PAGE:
I’m not a big fan of wrestling, unless it’s used in a sentence with the words “college”, “male”, and “singlet”. Other than their brilliant production of Blackbird this summer, I’ve also not been particularly interested in many of the productions that Victory Gardens has put up over the years, with many of these plays’ appeal skewering towards a, shall we say, more mature demographic. And then there was that title: The Elaborate Entrance of Chad Deity – quite a mouthful, and frankly, possible turn-off, for us living in the 21st century digital age marked by soundbytes, tweets, quick finishes, and cut-to-the-chases. But, man, does Kristoffer Diaz’s world premiere play beat all expectations and smash all pre-conceptions. It’s the equivalent of a theatrical bungee-jump: dizzying, exhilarating, frightening, adventuresome, immensely satisfying. It shoves the audience into a rambunctious ride through racial and global-socio-political provocations, presented within the world of professional wrestling portrayed as a reflection of an America wracked with biases, division, vague xenophobia, lowbrowness, and a need for even bigger refrigerator crispers. Oh, and brilliantly written with the unmistakable, hypnotic rhythms of hip-hop. And with its wacky, crowd-pleasing, fourth-wall-breaking “elaborate entrances” for the wrestlers, it’s more fun and rockin’ than drunken people-watching at the Metro on a Friday night. It’s a take-no-prisoners theatrical production that is so unlike the rest of Chicago theater this year, it’s already deservedly earned a spot in my top ten list for 2009 (and yes, the year isn’t even done yet!). It’s that great, and you’ll be bodyslamming your apartment wall silly if you miss it.
Even for a film festival junkie like me, the whole thing could sometimes be a little too much. After the tenth time of lining up for a film, or after suffering through another concentration-requiring scene while the person beside you loudly chows down on his nachos like a Siberian tiger gnoshing on a piece of deer leg (thank goodness for subtitles!), or after the fifth Q and A session with a film’s director full of inane questions (such as “what’s your advice for an aspiring filmmaker?” to which my response would have been “It’s to get the hell out of a film festival Q and A session and make a film! Geez!”), I sometimes wonder why my DNA wasn’t rigged to be a Cubs fan instead. Drunk on their ass wearing sweat-stained shirts in a Wrigleyville bar, they look like they live much simpler lives. Then the lights go down on a film which turns out to be exhilaratingly stimulating and transcendent, and I wouldn’t want to trade my film festival life for a Cubbie fan’s life- ever (plus, where would I get such heinous outfits?). Several years ago, that film was Michael Haneke’s Cache, which was followed the next year by Cristian Mungiu’s 4 Months, 3 Weeks, and 2 Days, both of which went on to much deserved universal acclaim. This year, that wonderful film that defines my film festival experience for the year is another one from Romania, Corneliu Porumboiu’s Police, Adjective, a prime example of envelope-pushing filmmaking, which had already won this year’s Cannes Film Festival Un Certain Regard Jury Prize. My comments on Police, Adjective and two other films I saw in the past couple of days are below:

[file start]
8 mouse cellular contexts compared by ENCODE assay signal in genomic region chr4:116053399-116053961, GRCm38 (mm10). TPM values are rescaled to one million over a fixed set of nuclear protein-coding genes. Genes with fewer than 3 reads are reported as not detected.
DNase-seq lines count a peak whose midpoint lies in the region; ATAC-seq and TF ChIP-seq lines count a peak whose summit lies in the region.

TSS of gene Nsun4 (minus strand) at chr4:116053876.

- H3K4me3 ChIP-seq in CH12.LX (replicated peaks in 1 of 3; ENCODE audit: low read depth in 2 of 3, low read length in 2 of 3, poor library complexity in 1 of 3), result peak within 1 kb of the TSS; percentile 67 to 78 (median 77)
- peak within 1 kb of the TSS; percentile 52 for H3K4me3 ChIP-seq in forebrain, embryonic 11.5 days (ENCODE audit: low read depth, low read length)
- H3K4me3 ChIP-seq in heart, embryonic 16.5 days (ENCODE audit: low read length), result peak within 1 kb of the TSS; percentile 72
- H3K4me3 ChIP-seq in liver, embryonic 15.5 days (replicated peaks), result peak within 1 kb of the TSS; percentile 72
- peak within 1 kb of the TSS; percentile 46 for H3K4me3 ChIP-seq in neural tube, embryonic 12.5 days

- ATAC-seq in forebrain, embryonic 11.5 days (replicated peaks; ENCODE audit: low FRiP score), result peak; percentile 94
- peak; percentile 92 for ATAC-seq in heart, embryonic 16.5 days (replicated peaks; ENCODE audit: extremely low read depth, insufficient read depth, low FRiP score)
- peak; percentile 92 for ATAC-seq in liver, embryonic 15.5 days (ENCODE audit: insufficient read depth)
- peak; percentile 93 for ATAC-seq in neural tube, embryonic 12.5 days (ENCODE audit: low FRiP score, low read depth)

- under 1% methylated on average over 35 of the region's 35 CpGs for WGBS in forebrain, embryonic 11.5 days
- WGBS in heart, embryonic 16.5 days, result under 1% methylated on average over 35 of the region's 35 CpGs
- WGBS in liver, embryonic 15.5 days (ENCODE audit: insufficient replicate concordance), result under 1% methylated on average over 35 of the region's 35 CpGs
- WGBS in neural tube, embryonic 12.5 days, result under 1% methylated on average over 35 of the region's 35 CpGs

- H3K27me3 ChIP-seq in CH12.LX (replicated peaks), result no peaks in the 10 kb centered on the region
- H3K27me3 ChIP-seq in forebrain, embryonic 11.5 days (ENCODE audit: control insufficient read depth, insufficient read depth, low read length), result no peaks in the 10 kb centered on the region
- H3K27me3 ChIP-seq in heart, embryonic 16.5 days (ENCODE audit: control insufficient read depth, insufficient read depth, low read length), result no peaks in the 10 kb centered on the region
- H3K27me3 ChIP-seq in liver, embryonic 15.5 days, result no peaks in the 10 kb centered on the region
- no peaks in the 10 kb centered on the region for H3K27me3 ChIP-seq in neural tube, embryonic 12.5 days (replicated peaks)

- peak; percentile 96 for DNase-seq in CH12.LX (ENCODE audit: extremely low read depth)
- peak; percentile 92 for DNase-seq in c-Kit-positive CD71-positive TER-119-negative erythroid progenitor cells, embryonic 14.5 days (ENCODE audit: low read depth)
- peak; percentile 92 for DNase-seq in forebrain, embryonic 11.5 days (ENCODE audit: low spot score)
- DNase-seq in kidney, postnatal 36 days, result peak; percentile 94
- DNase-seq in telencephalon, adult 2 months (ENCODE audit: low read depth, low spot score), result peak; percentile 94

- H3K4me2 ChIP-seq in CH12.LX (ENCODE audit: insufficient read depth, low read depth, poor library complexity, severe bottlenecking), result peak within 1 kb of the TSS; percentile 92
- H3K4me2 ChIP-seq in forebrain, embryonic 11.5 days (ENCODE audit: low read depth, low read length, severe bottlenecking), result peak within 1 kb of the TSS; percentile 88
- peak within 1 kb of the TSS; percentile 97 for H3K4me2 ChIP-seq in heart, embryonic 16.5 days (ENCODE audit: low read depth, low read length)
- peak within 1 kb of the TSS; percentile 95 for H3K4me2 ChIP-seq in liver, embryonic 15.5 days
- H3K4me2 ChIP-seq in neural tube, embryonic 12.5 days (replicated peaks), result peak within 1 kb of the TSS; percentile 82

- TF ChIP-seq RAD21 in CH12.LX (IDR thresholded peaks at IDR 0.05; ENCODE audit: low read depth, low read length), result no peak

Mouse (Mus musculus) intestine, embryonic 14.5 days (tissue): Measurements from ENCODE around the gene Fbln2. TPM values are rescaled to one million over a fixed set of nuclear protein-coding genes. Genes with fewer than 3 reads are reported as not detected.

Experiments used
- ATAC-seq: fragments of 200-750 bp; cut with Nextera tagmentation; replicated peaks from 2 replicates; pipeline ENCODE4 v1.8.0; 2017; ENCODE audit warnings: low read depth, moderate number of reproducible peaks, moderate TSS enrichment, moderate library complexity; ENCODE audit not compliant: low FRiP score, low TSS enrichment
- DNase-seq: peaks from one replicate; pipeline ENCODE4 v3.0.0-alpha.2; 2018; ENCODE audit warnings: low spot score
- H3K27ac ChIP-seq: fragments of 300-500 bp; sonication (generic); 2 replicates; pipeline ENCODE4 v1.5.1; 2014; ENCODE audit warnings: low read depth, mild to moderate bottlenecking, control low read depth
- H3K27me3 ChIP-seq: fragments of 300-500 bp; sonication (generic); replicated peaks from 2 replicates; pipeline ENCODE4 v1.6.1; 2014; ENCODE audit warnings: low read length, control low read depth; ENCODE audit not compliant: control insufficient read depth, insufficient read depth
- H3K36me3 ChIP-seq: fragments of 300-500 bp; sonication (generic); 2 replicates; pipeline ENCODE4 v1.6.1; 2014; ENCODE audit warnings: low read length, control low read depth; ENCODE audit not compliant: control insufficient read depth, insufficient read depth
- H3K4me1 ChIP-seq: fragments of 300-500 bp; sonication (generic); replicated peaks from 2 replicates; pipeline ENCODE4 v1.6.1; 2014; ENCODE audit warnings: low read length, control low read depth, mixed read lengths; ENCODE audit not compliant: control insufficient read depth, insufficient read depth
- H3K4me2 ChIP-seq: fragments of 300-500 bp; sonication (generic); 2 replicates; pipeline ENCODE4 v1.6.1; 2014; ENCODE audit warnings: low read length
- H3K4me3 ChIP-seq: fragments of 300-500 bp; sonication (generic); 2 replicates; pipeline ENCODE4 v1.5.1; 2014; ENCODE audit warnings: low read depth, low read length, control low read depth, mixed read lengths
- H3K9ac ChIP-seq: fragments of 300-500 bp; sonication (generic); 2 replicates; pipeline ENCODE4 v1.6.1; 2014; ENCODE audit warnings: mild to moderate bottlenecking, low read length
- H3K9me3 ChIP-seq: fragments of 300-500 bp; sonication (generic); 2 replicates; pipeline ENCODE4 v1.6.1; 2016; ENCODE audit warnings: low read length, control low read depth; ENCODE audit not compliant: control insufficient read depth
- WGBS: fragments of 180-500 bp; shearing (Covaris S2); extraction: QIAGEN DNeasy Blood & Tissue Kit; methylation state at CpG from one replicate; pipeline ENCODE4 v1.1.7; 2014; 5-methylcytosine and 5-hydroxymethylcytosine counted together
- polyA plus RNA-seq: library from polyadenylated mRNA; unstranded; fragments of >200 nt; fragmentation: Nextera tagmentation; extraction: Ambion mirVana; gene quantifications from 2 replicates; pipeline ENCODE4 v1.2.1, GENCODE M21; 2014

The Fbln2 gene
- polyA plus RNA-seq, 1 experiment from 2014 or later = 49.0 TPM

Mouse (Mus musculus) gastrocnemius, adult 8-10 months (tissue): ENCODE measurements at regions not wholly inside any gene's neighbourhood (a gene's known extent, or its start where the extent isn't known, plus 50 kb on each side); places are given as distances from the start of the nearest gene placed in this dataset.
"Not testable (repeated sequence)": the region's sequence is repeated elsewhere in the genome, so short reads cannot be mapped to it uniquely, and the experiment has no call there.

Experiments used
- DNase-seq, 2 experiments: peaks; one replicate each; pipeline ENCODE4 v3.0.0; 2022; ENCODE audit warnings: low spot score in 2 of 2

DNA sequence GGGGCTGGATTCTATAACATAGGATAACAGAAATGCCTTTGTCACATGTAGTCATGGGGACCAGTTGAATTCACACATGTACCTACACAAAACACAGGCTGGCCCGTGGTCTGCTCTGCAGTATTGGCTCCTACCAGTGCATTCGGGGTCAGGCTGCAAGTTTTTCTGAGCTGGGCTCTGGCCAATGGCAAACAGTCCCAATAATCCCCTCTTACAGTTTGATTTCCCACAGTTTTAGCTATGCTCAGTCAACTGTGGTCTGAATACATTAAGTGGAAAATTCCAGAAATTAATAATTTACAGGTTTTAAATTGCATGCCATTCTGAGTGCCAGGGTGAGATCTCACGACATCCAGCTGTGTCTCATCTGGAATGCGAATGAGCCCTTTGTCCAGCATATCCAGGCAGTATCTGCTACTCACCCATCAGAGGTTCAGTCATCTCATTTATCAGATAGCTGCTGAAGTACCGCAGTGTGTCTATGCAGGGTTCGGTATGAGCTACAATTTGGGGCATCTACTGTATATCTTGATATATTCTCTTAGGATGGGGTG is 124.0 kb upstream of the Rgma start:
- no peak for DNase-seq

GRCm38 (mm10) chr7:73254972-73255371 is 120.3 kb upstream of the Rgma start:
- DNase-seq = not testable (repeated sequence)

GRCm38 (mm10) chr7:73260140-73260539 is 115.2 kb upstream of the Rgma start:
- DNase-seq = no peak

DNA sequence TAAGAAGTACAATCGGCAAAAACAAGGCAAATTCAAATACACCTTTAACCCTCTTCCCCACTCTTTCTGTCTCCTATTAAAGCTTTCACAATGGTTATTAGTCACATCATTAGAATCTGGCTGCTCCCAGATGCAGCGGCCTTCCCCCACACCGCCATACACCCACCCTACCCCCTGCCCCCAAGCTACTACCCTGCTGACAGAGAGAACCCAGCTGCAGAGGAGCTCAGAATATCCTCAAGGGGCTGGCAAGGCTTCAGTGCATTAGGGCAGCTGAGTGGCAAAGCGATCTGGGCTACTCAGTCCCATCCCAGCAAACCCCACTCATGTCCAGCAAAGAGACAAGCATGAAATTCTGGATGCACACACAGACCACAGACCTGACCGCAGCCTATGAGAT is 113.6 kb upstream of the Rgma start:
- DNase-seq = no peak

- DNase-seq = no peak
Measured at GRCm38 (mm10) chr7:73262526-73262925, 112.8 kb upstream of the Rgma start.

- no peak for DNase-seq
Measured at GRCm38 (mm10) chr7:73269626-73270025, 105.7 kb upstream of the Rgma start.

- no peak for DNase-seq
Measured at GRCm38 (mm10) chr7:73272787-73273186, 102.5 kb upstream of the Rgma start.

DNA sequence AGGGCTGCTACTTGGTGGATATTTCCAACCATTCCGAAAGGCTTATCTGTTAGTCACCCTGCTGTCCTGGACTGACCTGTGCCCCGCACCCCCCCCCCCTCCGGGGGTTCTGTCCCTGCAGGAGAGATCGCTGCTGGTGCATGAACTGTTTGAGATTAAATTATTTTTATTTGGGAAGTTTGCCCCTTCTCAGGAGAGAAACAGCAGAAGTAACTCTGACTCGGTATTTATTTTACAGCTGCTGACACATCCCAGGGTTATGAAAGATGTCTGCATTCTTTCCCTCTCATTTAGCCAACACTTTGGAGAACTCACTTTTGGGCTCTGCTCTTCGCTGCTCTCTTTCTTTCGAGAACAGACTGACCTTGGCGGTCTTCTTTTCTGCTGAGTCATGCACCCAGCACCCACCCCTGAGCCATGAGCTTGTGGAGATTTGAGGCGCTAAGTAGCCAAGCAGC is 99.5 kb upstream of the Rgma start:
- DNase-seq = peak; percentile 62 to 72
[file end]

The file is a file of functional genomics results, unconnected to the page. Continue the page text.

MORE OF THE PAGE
So this year’s Chicago International Film Festival (CIFF) is in full swing – well, as full a swing as a lesser number of films and smaller theaters will allow. I think it’s somewhat misleading to see all those “Sold Out” signs on the Festival’s big schedule board by the ticket tables at AMC River East, because I think most of those films were being shown in the smaller theaters in this cineplex (three of the first four films I saw were in these theaters). In previous years, when the venues were the much larger Music Box Theater (where I had various body parts shoved in my face during the scramble for seats for Patrice Chereau’s Intimacy, for example) or the Landmark Century, “sold out” signs meant there were herds of film aficionados in the house. I’m not sure that’s the case this year. I’ll be eagerly anticipating the Festival’s attendance figures, but I hope there aren’t less people attending – that’s going to be a shame, because the Film Festival is a pretty critical element of this city’s cultural fabric. In the meantime, here are my reactions to the first set of films I saw since last week’s opening: